When I graduated from Liberty University in 2011, one of the more popular t-shirts worn on campus declared “Liberty University: Politically Incorrect Since 1971.” Even though there were a lot of things I loved about Liberty, that saying was never one of them. I understood the point, but I was always a bit embarrassed that the university I described with pride to my friends back home was the same university that seemingly disregarded the importance of grace and care in truth telling. The slogan didn’t match my impression of the university’s leaders, nor did it represent the wisdom I gleaned as an English major there.
There is a fine line between knowing it’s impossible to keep everyone comfortable and casting away sensitivity as a frivolous tool.The professors I most admired at Liberty taught me the importance of gracious communication, regardless of whether I’m the one doing the talking or I’m listening to someone else. I learned about the overwhelming value of words, as described in James 3, and attempted to become charitable not only in my expressions, but also in my interpretation of others’ expressions. This is something I fail at frequently, but it’s also something the apparently politically incorrect Liberty University community made me more mindful of than ever. And yet I frequently felt like an outlier within this community because I learned to view political correctness as valuable, both personally and communally.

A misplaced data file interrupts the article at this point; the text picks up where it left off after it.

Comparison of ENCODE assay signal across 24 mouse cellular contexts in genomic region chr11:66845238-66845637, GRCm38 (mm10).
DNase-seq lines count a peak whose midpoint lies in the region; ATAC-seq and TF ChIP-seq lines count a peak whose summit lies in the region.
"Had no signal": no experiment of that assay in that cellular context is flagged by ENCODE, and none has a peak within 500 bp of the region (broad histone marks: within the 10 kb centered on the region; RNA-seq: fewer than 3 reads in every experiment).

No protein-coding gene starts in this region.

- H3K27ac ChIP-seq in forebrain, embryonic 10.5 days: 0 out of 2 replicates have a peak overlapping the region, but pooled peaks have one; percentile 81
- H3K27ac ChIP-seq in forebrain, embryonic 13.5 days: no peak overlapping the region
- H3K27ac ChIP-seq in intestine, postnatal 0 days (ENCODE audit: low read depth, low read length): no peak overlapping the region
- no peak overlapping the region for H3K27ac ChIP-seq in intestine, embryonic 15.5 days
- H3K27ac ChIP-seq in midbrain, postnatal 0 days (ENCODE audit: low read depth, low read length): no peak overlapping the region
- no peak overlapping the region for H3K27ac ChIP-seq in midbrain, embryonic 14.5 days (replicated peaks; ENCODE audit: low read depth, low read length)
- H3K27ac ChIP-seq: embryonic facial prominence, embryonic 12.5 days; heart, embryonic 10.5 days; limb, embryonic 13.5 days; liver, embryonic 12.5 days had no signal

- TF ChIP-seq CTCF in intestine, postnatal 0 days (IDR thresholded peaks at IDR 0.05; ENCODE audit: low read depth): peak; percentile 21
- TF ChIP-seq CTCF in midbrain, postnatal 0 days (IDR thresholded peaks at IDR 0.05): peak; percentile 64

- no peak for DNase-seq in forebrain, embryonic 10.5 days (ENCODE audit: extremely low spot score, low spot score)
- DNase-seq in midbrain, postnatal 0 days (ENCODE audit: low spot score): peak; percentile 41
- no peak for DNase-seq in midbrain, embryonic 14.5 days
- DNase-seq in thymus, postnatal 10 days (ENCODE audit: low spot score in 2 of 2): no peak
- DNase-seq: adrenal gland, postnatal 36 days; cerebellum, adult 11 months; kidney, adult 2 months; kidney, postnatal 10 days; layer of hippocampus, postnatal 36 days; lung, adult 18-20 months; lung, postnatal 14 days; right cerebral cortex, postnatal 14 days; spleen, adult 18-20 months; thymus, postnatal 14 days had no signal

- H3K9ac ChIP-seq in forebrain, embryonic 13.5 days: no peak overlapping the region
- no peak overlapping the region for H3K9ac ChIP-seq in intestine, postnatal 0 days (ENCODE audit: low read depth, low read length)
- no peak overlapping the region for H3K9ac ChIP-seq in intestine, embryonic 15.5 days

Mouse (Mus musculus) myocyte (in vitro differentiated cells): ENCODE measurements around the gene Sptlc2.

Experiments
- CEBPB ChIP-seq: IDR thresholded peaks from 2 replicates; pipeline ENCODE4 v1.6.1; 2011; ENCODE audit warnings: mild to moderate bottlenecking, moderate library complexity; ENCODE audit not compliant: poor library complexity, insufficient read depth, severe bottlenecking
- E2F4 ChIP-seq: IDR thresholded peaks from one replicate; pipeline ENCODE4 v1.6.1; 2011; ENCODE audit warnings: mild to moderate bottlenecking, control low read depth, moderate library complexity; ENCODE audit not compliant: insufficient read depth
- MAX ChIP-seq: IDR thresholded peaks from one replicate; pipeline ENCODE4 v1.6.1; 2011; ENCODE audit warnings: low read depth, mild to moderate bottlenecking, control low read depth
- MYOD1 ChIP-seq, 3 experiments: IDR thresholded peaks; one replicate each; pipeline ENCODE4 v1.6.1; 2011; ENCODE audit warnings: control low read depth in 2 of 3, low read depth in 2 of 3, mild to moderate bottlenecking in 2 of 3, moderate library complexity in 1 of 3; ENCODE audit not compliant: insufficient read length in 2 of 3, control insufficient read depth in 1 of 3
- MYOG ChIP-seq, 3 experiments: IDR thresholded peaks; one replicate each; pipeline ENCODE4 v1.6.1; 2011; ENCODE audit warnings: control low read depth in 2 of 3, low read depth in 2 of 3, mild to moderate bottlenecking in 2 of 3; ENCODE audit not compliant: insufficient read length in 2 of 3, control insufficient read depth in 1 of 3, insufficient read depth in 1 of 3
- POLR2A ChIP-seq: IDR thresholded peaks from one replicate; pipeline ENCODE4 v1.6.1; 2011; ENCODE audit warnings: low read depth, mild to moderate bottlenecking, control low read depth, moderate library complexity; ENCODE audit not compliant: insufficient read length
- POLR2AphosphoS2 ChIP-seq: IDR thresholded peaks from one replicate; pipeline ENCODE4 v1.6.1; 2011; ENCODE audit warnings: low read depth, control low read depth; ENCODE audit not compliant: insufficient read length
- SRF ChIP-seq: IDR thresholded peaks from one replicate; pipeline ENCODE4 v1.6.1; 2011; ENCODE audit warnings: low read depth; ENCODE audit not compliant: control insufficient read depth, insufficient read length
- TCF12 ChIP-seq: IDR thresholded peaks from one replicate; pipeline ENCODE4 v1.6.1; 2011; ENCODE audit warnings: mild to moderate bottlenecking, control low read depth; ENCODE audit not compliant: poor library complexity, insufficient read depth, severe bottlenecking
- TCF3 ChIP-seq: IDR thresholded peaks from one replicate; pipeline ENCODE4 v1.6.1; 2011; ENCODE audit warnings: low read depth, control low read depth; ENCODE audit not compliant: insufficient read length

Though political correctness is not a new movement — its current use in American culture can be traced to the early 1990s — it is certainly seeing a revival, the effects of which, many are convinced, are perhaps more detrimental than helpful to productive discourse. In a recent article published by New York Magazine, Jonathan Chait examined the effects of the newly revived political correctness movement — a movement that uses phrases like “trigger warning” and “microaggression” to insinuate the potentially traumatic nature of certain ideas. Chait cites numerous incidents similar to this one:
Last March at University of California-Santa Barbara, in, ironically, a “free-speech zone,” a 16-year-old anti-abortion protester named Thrin Short and her 21-year-old sister Joan displayed a sign arrayed with graphic images of aborted fetuses. They caught the attention of Mireille Miller-Young, a professor of feminist studies. Miller-Young, angered by the sign, demanded that they take it down. When they refused, Miller-Young snatched the sign, took it back to her office to destroy it, and shoved one of the Short sisters on the way.
Speaking to police after the altercation, Miller-Young told them that the images of the fetuses had “triggered” her and violated her “personal right to go to work and not be in harm.” A Facebook group called “UCSB Microaggressions” declared themselves “in solidarity” with Miller-Young and urged the campus “to provide as much support as possible.”